Written Expression and Formatting – English writing standards: Correct grammar, mechanics, and proper punctuation.

Written Expression and Formatting – The paper follows correct APA format for title page, headings, font, spacing, margins, indentations, page numbers, running heads, parenthetical/in-text citations, and reference list.

Episodic/Focused SOAP Note Template
Assessing Neurological Symptoms

Patient Information:
Initials, Age, Sex, Race
CC (chief complaint) a BRIEF statement identifying why the patient is here – in the patient’s own words – for instance “headache”, NOT “bad headache for 3 days”.
HPI: This is the symptom analysis section of your note. Thorough documentation in this section is essential for patient care, coding, and billing analysis. Paint a picture of what is wrong with the patient. Use LOCATES Mnemonic to complete your HPI. You need to start EVERY HPI with age, race, and gender (e.g., 34-year-old AA male). You must include the seven attributes of each principal symptom in paragraph form not a list. If the CC was “headache”, the LOCATES for the HPI might look like the following example:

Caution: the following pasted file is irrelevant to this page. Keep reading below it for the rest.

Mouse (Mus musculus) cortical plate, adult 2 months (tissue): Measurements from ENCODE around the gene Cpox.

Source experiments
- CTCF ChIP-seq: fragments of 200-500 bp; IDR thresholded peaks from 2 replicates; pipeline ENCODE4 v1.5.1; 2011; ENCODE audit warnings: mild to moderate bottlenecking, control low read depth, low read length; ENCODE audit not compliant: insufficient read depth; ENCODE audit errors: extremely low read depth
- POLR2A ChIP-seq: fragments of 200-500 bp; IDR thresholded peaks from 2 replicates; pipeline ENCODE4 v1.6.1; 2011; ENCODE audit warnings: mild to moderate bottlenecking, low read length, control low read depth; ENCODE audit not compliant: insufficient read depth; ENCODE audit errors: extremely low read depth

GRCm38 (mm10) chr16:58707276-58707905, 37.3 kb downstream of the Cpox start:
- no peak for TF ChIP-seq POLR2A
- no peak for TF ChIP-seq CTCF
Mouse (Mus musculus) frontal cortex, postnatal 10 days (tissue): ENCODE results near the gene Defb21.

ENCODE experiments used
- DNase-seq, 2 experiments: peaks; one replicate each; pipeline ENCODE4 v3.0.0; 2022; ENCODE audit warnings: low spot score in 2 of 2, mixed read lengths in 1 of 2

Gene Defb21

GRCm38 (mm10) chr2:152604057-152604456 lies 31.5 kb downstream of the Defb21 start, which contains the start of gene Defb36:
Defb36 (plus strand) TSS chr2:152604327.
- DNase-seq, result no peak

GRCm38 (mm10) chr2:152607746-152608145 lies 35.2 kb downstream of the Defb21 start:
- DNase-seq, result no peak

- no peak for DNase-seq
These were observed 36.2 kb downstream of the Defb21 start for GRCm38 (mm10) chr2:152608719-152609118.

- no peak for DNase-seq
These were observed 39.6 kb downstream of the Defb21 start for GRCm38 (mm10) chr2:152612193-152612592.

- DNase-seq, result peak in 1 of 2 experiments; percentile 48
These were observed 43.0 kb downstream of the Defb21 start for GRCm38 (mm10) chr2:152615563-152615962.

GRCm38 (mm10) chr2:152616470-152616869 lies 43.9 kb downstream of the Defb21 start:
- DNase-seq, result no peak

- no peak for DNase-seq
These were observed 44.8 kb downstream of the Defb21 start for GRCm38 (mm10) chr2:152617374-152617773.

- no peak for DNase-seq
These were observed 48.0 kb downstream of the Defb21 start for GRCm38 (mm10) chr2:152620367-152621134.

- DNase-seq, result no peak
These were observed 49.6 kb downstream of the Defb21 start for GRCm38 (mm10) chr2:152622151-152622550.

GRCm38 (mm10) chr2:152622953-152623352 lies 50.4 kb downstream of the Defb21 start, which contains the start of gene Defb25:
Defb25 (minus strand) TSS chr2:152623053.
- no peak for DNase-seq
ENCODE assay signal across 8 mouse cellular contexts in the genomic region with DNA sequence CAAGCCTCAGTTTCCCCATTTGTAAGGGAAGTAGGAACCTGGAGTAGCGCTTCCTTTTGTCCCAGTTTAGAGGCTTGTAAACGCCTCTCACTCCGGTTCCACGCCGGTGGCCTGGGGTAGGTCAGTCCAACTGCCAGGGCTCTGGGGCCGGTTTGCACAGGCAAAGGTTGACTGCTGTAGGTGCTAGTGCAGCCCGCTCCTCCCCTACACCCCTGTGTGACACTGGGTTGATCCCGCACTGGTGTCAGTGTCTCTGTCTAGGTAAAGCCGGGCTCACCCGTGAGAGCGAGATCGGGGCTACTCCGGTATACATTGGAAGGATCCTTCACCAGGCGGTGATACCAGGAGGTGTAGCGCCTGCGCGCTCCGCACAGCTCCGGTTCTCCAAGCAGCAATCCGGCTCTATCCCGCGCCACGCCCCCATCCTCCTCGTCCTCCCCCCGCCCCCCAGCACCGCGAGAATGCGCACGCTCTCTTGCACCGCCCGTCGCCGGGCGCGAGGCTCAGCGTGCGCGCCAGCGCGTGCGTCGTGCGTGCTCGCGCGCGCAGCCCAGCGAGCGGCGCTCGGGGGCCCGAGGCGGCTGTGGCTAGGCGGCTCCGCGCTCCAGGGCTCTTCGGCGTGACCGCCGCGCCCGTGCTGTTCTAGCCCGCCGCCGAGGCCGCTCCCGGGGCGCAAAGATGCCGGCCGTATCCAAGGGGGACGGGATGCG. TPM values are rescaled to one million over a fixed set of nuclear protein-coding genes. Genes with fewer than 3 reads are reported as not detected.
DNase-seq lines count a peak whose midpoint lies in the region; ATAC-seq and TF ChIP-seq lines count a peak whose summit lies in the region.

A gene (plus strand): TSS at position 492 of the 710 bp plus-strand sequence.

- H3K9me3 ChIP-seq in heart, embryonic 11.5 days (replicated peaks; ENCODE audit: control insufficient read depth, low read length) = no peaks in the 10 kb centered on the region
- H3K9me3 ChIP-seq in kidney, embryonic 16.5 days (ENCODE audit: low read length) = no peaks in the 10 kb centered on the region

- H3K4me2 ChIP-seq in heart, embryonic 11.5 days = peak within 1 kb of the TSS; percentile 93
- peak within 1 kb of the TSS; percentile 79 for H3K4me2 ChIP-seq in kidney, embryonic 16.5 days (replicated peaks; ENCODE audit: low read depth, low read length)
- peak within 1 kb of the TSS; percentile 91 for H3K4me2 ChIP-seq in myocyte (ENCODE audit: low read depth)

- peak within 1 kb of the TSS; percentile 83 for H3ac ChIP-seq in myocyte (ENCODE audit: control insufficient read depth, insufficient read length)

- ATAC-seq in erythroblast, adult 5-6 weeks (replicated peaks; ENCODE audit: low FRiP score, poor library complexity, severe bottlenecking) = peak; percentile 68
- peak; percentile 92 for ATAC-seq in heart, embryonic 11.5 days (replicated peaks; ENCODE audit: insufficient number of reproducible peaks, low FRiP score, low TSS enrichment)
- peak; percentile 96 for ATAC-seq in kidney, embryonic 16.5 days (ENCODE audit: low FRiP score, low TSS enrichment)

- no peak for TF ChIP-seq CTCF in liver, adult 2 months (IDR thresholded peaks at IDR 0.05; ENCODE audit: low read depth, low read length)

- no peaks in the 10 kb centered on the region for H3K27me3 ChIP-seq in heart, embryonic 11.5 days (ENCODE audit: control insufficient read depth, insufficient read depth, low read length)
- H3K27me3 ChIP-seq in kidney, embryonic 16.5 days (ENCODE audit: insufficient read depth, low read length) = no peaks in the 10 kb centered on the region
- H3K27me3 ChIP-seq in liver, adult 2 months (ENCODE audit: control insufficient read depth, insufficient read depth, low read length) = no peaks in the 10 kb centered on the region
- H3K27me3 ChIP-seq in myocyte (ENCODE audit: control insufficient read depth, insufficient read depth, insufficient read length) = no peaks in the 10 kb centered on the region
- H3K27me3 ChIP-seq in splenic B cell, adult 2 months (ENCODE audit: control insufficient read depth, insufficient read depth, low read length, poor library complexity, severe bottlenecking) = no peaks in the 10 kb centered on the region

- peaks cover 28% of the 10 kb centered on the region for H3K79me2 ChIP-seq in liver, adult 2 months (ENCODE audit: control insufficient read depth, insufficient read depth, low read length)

Location: head
Onset: 3 days ago
Character: pounding, pressure around the eyes and temples
Associated signs and symptoms: nausea, vomiting, photophobia, phonophobia
Timing: after being on the computer all day at work
Exacerbating/ relieving factors: light bothers eyes, Aleve makes it tolerable but not completely better
Severity: 7/10 pain scale
Current Medications: include dosage, frequency, length of time used and reason for use; also include OTC or homeopathic products.